• Attendance at a meeting with the Associate Proctor (Residents’ Conduct)

    1. Meetings with the Associate Proctor or his/her nominee take precedence over all other academic and social engagements and attendance is mandatory during term-time. The time of the Associate Proctor or his/her nominee is valuable and students who fail to attend meetings unnecessarily delay investigations. Students who fail to attend a meeting with the Associate Proctor (Residents’ Conduct) or his/her nominee, without good reason, will be subject to a fine of £25. Repeated failure to attend meetings or unauthorised absence from a meeting will result in either the Associate Proctor (Residents’ Conduct) proceeding in the student’s absence, including the imposition of an appropriate penalty where necessary or a direct referral of the matter to the Proctor for consideration.
  • Joint hearings

    1. If two or more students are involved in related misconduct, the Associate Proctor (Residents’ Conduct) or his/her nominee may at his/her discretion deal with the cases together.
  • Advice, support, representation and guidance

    1. All students are permitted to bring a student or employee of the University or a representative of the Students' Union Advice Centre to the meeting with the Associate Proctor (Residents’ Conduct) or his/her nominee and are actively encouraged to do so.
  • Incidents in communal areas of residential accommodation

    1. Where, after investigation, the Associate Proctor is satisfied that a breach of these regulations has occurred in a communal area of residential accommodation, but it has not been possible to identify the student(s) responsible for the breach, the Associate Proctor may, if s/he considers it appropriate in the circumstances of the case, impose an appropriate penalty on all the registered occupants of the particular accommodation.
  • Penalties

    1. Following investigation the Associate Proctor (Residents’ Conduct) or his/her nominee will determine the severity of the breach. S/he may deal with minor breaches regardless of whether the student admits or denies guilt. In such cases the Assistant Proctor (Residents’ Conduct) or his/her nominee, has the power, on behalf of the Proctor and Senate, to make one or more of the following resolutions:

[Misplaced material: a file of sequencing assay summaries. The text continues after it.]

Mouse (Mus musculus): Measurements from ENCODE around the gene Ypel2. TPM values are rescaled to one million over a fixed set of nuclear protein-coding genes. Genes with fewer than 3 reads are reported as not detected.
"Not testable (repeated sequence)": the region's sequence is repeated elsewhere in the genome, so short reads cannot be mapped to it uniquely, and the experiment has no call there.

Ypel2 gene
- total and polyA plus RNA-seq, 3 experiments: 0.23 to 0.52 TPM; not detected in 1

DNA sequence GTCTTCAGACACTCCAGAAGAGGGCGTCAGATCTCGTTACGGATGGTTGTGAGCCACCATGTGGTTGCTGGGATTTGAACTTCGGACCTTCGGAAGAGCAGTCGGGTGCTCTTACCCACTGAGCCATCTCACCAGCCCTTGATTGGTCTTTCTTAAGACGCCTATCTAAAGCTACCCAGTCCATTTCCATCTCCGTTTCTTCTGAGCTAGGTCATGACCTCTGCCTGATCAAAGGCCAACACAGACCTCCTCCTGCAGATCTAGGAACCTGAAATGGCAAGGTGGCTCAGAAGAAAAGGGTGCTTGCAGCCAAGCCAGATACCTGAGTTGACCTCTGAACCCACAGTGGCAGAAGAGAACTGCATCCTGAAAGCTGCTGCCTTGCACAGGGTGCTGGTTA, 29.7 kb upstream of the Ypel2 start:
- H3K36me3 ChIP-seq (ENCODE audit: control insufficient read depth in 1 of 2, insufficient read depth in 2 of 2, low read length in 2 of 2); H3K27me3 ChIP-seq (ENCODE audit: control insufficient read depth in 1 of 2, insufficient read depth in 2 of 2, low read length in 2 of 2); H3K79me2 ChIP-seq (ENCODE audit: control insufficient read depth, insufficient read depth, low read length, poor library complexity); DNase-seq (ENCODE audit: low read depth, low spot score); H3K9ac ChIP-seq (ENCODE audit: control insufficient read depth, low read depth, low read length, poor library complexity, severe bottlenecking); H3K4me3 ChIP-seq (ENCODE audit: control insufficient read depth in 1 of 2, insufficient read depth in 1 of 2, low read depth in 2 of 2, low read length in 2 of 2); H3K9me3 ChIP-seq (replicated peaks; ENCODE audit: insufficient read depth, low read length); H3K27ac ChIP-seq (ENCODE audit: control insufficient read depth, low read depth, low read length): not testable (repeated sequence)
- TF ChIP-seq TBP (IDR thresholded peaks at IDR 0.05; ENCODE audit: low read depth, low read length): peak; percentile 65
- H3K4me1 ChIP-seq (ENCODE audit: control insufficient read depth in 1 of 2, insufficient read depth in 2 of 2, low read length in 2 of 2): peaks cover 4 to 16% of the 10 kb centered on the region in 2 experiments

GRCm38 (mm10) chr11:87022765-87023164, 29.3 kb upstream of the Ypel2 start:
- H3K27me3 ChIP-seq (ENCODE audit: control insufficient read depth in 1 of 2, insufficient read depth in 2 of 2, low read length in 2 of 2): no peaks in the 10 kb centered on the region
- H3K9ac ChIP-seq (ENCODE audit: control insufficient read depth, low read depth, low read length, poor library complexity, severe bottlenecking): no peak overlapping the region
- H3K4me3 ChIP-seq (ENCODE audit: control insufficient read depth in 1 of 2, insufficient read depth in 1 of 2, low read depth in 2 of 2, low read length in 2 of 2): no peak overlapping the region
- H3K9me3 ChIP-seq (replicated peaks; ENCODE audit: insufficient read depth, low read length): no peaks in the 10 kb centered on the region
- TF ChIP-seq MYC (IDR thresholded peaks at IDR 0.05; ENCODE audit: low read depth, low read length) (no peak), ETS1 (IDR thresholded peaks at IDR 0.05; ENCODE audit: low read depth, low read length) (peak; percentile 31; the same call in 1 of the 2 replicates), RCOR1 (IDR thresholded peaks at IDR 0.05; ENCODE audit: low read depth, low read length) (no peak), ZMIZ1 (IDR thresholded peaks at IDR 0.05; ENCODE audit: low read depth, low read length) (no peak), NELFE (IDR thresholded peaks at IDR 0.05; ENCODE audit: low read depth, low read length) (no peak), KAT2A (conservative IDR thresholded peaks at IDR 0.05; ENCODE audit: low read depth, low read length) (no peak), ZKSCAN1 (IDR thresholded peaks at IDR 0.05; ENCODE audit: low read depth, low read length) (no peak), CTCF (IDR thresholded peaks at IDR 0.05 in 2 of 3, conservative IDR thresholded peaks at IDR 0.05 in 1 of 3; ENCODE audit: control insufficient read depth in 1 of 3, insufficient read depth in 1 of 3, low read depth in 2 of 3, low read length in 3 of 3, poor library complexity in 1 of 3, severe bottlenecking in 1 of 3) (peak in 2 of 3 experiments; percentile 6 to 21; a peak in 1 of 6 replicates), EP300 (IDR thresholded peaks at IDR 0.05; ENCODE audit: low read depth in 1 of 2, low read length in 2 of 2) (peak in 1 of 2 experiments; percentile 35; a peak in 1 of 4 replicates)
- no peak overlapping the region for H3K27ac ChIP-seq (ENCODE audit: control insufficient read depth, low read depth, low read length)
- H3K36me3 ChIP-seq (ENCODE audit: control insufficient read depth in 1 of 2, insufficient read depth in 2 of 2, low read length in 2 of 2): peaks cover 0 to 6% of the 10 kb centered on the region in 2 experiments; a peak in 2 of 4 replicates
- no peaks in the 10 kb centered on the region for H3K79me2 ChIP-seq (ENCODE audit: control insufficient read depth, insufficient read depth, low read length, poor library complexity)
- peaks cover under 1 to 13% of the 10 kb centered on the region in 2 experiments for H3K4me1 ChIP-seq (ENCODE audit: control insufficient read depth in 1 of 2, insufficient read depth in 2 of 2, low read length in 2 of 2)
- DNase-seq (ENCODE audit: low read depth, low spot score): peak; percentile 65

1. That the allegation should be dismissed and no further action taken.
    2. To issue a formal written warning to the student.
    3. To require the student to make an apology and or restitution to parties affected by the breach of regulations.
    4. To confiscate without compensation, any item prohibited by the terms and conditions of the Residents’ Contract.
    5. To require the student to have no contact, or restricted contact, with a specified person or persons.
    6. To impose a fine not exceeding £150 except in relation to allegations of the unwarranted sounding or raising of a fire alarm within the University, for which the Associate Proctor (Residents’ Conduct) or his/her nominee has the authority to impose a maximum fine of £500.
    7. To require the student to pay the whole or part of the cost of repair to, or replacement value of, any property that has been damaged or stolen.
    8. To require a student to attend a specified course or programme and to pay a reasonable cost for such a course or programme.
    9. To require the student to move to alternative University student accommodation.
    10. To recommend to Accommodation Essex that the student should be refused University student accommodation in the future.
    11. To exclude the student from the whole or any specified part or parts of the University student accommodation and its precincts for a defined period or periods, including suspension of any non-academic facilities.
    12. Any other proportional action specified by the Associate Proctor (Residents’ Conduct) or his/her nominee as s/he thinks proper.
    1. The Penalty or penalties imposed will be determined by reference to the facts of the case, precedent in similar previous cases, any aggravating and mitigating factors, and the student's conduct history. Penalties will not last beyond the student's current programme of study. The imposition of a penalty, or part thereof, may be suspended pending any further breach of the same or other Residents’ Conduct Regulations for a specified period of time.
  • Formal notification

    1. Students will be formally notified in writing, of the outcome of the investigations and subsequent decision and advised of the procedure for submitting an appeal.
    2. All outcomes are monitored by the Student Conduct Officer.

Serious or persistent breach of Residents’ Conduct Regulations

  • Referral to the Proctor

    1. If after investigation the Associate Proctor (Residents’ Conduct) determines that the case is a serious breach of the Residents’ Conduct Regulations or where there has previously been a series of minor offences, the case will be referred to the Proctor for investigation under the University's  Code of Student Conduct. This does not prevent the Associate Proctor (Residents’ Conduct) or his/her nominee from referring the case to the police.
    2. The Associate Proctor (Residents’ Conduct) will send a written notification to the student concerned, of the referral, the allegation or allegations and draw his/her attention to the University’s Code of Student Conduct Procedures.
  • Temporary exclusion from accommodation